All about Task Analysis
Task analysis is a critical part of any design project and one that is all too often skipped in favor of other seemingly more interesting actions. Yet, it is an essential part of understanding the user and the existing problem to be solved. Breaking down a larger task into its constituent actions allows us to view each piece separately, and forces the designer to think of the entirely of a process as well as the order in which each action occurs.
What is Task Analysis?
Usability.gov defines a task analysis as:
the process of learning about ordinary users by observing them in action to understand in detail how they perform their tasks and achieve their intended goals. Tasks analysis helps identify the tasks that your website and applications must support and can also help you refine or re-define your site’s navigation or search by determining the appropriate content scope.
In order to design a system to accommodate user needs, it is essential to first understand what tasks will be performed. Because tasks involving mobile devices involve an interaction with objects such as icons, menus, buttons, and chat windows, the tasks and the requisite objects must both be included within our design considerations. The results from a thorough task analysis can be used to drive design decisions and build predictive task performance models.
Why do we do it?
Using a task analysis helps a designer to avoid the mistake of automating the frustrations that already exist or repeating past mistakes. It gets you to the bottom of what the user will want to do and the simplest, most effective way of doing that. One of the key challenges when conducting task analysis is to let go of what you already think you know and allow the user’s actions to guide the process instead.
More About Processes
A task analysis can be performed on virtually any process, whether it be highly technical and complicated, or simple and mundane, containing few steps. As well, a process need not be a rigid set of steps that remain static. Experts in task analysis can distinguish steps that might be ordered differently, or processes that might be completely reordered or streamlined.
In any case, it is an excellent way to ascertain the logical order of a process, and to situate the process within the larger framework of a lifecycle. (More on life cycles in another post.)
The following is an example of a task analysis mapping for painting a room.
Step 1: Identify the Problem
The family decides they have had enough of living in a dingy, dirty apartment.
They don’t know exactly what to do about it yet, but they know they have had enough, and need to figure out a solution.
Step 2: Determine a solution
Since moving is out of the question at the moment, our subject decides he will repaint the walls.
Step 3: Research Some Options
Our subject decides to scour the internet for ideas about how to repaint. He learns all about different types of paint, and how to repair nail holes in the wall. Also, he studies up on YouTube to learn more about how to paint a room (he is a true novice).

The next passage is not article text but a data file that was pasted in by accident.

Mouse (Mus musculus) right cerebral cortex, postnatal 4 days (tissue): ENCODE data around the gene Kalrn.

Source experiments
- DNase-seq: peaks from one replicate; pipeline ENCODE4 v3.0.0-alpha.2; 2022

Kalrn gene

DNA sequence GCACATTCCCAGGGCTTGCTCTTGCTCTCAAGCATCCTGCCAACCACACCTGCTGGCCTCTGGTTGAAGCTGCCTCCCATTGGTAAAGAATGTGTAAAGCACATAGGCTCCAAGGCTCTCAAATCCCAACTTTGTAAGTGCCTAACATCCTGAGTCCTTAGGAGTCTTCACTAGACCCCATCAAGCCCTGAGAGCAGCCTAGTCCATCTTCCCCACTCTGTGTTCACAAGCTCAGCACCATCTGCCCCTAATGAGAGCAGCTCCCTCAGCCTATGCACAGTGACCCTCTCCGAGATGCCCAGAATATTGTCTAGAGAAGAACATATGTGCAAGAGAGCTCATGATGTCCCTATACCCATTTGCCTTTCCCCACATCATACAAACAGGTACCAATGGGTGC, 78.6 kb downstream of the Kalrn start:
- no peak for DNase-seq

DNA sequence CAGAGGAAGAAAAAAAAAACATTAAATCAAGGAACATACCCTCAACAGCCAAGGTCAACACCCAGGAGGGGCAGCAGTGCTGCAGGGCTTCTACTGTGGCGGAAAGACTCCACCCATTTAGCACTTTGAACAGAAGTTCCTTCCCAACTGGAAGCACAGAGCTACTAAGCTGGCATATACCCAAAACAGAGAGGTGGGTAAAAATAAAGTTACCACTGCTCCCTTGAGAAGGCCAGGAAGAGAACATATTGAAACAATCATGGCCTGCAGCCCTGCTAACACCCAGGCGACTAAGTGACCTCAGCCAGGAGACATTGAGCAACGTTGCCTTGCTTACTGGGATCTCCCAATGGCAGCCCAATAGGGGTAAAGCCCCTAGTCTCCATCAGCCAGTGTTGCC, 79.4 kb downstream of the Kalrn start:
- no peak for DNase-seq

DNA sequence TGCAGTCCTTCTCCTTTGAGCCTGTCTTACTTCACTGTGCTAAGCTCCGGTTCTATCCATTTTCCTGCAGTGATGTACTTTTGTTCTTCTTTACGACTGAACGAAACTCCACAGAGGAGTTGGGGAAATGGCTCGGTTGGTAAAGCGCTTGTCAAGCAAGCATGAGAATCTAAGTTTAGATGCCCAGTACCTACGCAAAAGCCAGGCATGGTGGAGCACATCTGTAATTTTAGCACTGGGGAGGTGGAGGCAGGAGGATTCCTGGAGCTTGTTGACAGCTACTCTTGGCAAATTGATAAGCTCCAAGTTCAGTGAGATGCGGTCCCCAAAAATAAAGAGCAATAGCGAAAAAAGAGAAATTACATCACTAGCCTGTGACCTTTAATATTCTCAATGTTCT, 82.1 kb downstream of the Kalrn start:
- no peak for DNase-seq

Step 4: Consult family
Since our subject is not the only person living in the house, he resolves to consult his family about which options they like.
Step 5: Pick Colors
Armed with input from the others, our subject picks out a color palette, and chooses a main color and a trim color for the room to be painted. (He is starting to get excited!)
Step 6: Purchase Paint and Other Materials
Our subject heads to the paint store, and purchases the paint, brushes, masking tape, and additional equipment and materials needed to paint the room. Loading everything into his car, he heads back home.
Step 7: Paint the Room
He preps the room and begins to paint, and quickly makes progress in transforming his space. He notices that his family members do not seem interested in helping (once they see that it isn’t easy work!)
Step 8: Kick Back and Relax
Once the room is finished being painted, and the space has been cleaned up afterward, he relaxes and puts his feet up, enjoying the fresh new look of the room.
Reflection on the Process
One important point to make about this example is that both our subject and we the researchers presume that the problem is self evident. We have not truly attempted to investigate what the problem truly was. He decides the room is inadequate, but it could actually be due to the walls being dirty, or the room feeling too cluttered.
Perhaps he is solving the wrong problem by painting. By presuming he got it right, and mapping this without further inquiry, we might end up solving the wrong problem altogether. Perhaps there are several existing problems. If we investigate all of them, we can rank them and maybe address the most important one, or prioritize solutions for all of them.
This somewhat simple task, however, is intended to be an illustration of how a task analysis occurs. There is of course greater depth imbued in each of these steps, but this simply maps the existing process and is the jumping off point for the user researcher’s work to really begin.